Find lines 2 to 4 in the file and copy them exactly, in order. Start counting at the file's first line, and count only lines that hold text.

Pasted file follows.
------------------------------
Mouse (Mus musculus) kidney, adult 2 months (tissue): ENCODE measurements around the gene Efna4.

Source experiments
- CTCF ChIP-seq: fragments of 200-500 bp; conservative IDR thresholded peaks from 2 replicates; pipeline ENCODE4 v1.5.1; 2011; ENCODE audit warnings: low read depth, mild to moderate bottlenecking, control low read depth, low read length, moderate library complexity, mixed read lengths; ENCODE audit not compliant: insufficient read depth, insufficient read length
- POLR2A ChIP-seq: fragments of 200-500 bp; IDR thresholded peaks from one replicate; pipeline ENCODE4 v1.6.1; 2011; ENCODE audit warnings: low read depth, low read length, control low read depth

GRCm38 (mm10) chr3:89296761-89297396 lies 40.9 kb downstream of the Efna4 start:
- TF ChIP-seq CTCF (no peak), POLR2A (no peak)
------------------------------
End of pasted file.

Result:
Source experiments
- CTCF ChIP-seq: fragments of 200-500 bp; conservative IDR thresholded peaks from 2 replicates; pipeline ENCODE4 v1.5.1; 2011; ENCODE audit warnings: low read depth, mild to moderate bottlenecking, control low read depth, low read length, moderate library complexity, mixed read lengths; ENCODE audit not compliant: insufficient read depth, insufficient read length
- POLR2A ChIP-seq: fragments of 200-500 bp; IDR thresholded peaks from one replicate; pipeline ENCODE4 v1.6.1; 2011; ENCODE audit warnings: low read depth, low read length, control low read depth